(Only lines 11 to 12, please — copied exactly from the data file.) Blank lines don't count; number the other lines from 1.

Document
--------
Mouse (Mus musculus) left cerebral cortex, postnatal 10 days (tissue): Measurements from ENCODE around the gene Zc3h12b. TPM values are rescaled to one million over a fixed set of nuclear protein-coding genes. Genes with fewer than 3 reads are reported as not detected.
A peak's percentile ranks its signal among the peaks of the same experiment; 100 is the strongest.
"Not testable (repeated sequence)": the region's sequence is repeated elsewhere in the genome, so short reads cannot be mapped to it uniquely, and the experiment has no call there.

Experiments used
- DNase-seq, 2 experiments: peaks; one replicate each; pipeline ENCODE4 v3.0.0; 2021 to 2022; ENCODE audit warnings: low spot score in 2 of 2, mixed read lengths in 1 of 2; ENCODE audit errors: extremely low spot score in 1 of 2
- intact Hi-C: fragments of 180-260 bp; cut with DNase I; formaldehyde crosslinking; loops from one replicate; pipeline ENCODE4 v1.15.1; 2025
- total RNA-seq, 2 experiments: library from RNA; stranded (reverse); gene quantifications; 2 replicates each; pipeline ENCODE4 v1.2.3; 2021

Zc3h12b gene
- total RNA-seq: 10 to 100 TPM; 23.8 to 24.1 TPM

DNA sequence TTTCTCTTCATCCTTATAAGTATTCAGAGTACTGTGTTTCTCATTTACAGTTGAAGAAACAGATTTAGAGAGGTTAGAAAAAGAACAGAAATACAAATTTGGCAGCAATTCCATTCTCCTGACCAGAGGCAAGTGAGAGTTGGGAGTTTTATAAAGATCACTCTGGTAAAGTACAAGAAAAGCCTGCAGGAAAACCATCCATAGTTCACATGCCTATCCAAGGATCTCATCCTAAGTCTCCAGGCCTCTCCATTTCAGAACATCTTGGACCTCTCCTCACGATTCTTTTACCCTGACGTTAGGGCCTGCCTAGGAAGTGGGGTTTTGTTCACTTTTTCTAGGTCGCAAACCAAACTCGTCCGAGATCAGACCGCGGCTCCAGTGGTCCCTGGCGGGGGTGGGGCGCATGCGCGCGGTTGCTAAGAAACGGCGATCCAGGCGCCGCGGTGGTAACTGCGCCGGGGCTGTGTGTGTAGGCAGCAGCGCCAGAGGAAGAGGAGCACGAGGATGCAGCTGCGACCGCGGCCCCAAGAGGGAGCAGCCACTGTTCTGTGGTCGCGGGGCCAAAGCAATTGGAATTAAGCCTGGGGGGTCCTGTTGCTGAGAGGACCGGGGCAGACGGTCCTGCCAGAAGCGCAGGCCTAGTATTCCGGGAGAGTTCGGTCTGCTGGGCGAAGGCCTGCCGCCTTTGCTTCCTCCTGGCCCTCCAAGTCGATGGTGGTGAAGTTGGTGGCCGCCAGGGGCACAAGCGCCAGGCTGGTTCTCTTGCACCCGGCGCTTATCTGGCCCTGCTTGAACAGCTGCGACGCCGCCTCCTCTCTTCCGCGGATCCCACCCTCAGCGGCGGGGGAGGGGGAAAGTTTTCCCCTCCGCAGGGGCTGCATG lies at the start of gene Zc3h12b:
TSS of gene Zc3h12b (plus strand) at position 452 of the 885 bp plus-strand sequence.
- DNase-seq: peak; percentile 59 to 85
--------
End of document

TSS of gene Zc3h12b (plus strand) at position 452 of the 885 bp plus-strand sequence.
- DNase-seq: peak; percentile 59 to 85